The 2019 NAWCC Symposium

Plans are now underway for the 2019 Ward Francillon Symposium, “Time - Made in Germany: 700 Years of German Horology”, a collaboration between the NAWCC and the Deutsche Gesellschaft fur Chronometrie, to take place September 12-15, 2019, at the Germanisches Nationalmuseum, Nuremberg, Germany. Presentations are planned on topics ranging from medieval monumental clocks, to the earliest use of clocks for astronomical observations, the origins of Black Forest clock making, luxury watches from Glashuette 1870-1920, Riefler precision pendulum clocks, the role of Germany in making affordable watches, and the German quartz revolution.

The 2019 Symposium will feature rare and important horological items, a historical backdrop, state-of-the-art conference facilities, tourist attractions, and a range of comfortable lodgings. Stay tuned for registration information.


Special thanks are due to Bob Frishman, Bill Ellison, Ron Price, Tom McIntyre, Judy Stropus, Tom Manning, Robert C. Cheney, and Andy Dervan for their assistance in the preparation of this article.

Lawrence Earnshaw

Waltham agate plate

Curator Donna Braden

museum clock gallery

research center tour

conservaton center tour

Saturday afternoon, September 22

The next presenters were George de Fossard, a professional clock maker and conservator, and his wife Cornelia, a professional cabinet and clock case maker. Now in business together, Cornelia and George de Fossard began collaborating in 2013 to design and build a unique clock commemorating the 300th anniversary of the British Parliament's 1714 Act of Longitude.

It took the de Fossards four years to design and build their Solar Time Clock, during which process George adapted technologies invented by John Harrison (1693-1776), Thomas Mudge (1715-1794), and George Daniels (1926-2011). The clock reads both Greenwhich mean time and local solar time. It features longitude and latitude setting dials; a solar time dial with a 24-hr. hand adjusted for the equation of time, showing day and night length, sunrise and sunset, and local solar noon. Additional features include a year calendar; hand-painted spherical moonphase indication; and a state of winding indicator.

Comprised of 750 individual handmade parts, the de Fossards' Solar Time Clock movement features sapphire pallet stones on a Brocot-type escapement, and an Invar pendulum that links to the movement by a jeweled connecting rod. The wheel work is gold-plated. The hand-finished case, with French polished ebonized pearwood veneer and brush-finished stainless steel metalwork, is equipped with magnetic dust caps for the winding and setting squares.

The next speaker was award-winning author Andrew (“Andy”) Dervan. A volunteer at the Benson Ford Research Center, Andy's talk, entitled “Transcribing and Analyzing the Samuel Bemis Watch Book 1785-1795”, drew upon a set of account books in the Research Center's holdings.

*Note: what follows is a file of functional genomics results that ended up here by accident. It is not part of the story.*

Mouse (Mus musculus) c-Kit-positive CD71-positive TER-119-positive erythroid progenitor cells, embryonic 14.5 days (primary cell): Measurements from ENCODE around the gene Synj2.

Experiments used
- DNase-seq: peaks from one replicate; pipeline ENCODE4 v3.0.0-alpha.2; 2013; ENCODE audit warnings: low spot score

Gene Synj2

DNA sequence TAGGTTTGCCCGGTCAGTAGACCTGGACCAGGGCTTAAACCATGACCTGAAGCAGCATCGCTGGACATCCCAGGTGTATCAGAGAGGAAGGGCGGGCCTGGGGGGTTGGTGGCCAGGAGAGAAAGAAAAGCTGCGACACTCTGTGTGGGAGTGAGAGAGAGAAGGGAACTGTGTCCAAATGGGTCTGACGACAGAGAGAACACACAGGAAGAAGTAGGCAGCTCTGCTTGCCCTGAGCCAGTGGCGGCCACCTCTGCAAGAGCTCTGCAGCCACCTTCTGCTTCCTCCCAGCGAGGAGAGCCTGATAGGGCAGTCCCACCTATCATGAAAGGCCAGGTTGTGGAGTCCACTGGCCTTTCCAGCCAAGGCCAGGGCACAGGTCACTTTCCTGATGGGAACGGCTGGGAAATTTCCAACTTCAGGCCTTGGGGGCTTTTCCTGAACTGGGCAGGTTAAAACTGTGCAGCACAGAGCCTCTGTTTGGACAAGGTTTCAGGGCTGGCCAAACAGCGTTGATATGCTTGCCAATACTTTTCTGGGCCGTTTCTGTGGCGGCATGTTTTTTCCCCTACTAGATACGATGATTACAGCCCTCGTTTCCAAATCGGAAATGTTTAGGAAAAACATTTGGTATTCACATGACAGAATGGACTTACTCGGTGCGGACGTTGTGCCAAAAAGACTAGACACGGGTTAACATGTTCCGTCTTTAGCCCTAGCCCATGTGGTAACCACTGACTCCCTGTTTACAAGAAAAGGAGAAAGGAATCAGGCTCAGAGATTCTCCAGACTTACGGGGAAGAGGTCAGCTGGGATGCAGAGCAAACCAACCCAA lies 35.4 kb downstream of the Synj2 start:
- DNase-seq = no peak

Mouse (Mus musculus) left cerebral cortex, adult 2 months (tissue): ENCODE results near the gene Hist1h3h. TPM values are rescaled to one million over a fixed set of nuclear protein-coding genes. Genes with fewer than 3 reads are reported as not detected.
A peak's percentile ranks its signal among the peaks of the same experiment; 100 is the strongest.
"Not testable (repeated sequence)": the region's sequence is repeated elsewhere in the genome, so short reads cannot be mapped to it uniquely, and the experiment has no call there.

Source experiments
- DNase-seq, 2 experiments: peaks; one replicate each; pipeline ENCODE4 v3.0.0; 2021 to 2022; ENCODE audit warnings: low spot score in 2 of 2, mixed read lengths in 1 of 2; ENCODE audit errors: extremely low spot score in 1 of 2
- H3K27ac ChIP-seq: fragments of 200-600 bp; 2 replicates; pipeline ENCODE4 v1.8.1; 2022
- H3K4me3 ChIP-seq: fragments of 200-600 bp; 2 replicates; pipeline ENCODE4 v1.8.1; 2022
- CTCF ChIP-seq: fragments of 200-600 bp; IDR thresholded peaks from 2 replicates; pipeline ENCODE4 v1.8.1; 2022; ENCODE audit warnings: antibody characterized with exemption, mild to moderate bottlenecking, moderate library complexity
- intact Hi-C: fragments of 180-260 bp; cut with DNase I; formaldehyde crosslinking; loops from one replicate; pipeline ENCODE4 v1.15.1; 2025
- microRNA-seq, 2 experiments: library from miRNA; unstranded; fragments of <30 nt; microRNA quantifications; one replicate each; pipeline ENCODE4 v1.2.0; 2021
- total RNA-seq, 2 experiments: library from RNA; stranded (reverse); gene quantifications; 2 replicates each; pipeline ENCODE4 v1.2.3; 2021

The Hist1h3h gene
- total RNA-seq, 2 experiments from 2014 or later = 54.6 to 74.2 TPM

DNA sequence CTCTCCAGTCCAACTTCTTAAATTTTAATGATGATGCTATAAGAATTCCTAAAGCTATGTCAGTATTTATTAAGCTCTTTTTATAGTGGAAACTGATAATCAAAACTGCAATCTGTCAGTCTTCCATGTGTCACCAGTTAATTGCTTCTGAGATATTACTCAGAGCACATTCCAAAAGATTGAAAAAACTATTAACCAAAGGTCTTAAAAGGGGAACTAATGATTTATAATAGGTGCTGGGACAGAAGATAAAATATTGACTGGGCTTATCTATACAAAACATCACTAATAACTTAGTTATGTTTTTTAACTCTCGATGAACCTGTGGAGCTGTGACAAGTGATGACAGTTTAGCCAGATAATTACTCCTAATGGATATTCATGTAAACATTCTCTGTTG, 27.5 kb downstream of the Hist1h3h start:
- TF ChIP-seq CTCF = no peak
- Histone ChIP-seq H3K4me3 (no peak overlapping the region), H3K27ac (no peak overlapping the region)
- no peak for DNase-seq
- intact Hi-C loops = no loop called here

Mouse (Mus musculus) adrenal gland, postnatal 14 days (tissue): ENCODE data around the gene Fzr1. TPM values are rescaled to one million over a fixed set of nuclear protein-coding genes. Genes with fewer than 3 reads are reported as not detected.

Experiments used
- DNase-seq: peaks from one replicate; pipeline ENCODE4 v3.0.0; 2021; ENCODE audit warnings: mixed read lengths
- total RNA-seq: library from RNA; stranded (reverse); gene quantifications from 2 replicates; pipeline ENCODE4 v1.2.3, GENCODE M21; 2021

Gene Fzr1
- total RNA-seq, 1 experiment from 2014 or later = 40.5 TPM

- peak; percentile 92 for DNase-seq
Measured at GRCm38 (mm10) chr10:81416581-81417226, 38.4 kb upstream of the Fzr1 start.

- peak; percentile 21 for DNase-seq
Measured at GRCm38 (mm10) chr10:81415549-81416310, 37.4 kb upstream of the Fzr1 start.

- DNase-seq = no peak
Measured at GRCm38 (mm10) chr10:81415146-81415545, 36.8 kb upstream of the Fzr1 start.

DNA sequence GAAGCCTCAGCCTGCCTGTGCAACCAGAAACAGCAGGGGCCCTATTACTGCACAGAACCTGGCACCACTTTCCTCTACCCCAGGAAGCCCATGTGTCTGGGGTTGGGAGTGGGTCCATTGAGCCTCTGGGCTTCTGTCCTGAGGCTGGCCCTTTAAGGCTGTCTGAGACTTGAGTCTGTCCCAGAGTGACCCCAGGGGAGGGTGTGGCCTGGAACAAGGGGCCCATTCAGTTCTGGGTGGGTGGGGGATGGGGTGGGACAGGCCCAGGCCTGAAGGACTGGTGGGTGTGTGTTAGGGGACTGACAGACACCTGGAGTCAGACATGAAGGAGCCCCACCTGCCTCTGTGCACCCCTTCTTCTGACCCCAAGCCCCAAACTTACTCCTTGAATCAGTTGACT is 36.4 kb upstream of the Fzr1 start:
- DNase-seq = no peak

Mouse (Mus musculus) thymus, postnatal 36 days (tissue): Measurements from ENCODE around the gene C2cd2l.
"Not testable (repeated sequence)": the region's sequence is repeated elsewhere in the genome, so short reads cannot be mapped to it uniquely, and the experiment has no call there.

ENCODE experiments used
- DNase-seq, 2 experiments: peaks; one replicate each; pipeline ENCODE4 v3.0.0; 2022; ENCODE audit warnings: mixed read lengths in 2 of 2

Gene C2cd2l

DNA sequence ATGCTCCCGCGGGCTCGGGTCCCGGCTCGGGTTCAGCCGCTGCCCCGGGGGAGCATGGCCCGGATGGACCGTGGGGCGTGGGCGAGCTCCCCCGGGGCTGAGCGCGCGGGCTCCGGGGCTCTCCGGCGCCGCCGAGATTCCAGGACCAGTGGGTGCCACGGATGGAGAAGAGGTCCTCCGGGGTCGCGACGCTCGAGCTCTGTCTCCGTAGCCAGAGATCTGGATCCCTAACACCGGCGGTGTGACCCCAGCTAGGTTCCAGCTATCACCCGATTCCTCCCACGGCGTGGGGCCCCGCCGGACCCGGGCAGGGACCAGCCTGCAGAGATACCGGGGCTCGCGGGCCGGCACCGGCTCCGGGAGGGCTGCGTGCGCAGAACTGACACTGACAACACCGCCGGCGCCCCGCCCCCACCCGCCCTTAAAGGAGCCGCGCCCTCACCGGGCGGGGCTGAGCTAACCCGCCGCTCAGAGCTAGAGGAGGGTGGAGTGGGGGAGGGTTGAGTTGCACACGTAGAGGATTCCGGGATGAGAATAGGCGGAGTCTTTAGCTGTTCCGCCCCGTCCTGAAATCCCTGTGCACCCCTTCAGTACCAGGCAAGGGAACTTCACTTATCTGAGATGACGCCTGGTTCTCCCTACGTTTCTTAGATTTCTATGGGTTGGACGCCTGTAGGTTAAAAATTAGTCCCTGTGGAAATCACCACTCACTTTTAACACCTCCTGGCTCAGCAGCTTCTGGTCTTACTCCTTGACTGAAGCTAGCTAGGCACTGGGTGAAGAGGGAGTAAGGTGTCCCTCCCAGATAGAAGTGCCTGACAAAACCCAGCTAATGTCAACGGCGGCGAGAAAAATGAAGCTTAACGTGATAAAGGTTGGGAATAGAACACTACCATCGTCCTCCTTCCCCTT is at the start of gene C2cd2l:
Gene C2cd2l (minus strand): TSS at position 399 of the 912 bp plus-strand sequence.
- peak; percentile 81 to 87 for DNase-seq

Samuel Bemis (ca. 1754-1818), the son of Philip and Lydia (Dix) Bemis of Cambridge, MA, a trained clock maker, purchased a wheel cutting “ingine” from Simon Willard in 1776. A fragment of a brass MA shelf clock dial dating to ca. 1785-1790 is known, bearing Bemis's signature at Cambridge.
As an itinerant watch repairer, Bemis traveled between Cambridge and Lexington, MA, Westmoreland, NH, and Brattleboro, VT. He recorded not only customers' names, but also the numbers and makers of their watches, including: “Gawen Brown No. 213”; “T. Harland No. 614”; “Julien Le Roy A Paris No[.] 5670”; “Rep[ea]ting Watch Tompion No. 280”; and four signed watches indicating Dublin [Ireland] as their place of origin. Andy provided analyses and statistics from the Bemis accounts, including numbers, types, and prices of repairs.

Noted auto racing personality Judy Stropus spoke about her career in auto race timing. During the 1960s and '70s, only three or four individuals in the world had mastered the art. Judy described what it was like to manually record and calculate lap number, lap time, and total time for each car during a race, using only a pencil and a chronograph stopwatch. The earliest watches Judy recalled using were Heuer chronographs. Then came a large, fancy, gold-cased watch that was too heavy to be practical; Accusplit watches [probably digital and quartz]; and later, a compact timer with a cord and remote push-button.

With the advance of computer technology, Judy's job became more complex and less enjoyable, so she moved on to new challenges. Today all race cars carry transponders, and auto race timing is completely computerized.

Carrie Kelly

Tim Kelly

Bob Frishman, Symposium Chair

Ben Colman

Jessie Swigger

Sir John Bennett Shop

village carousel

Grimm jewelry shop

Gog & Magog

Bennett clock movement

Robert C. Cheney

  Tom Wilcox, nawcc executive director
Sarah Caudell, James Arthur descendant

Johannes Graf

MIT Professor Roe Smith

George & Cornelia de Fossard
     & their solar time clock

Judy Stropus

Andy Dervan

Dave Lucsko

Henry Ford

Nuremberg museum

Heinlein watch in Nuremberg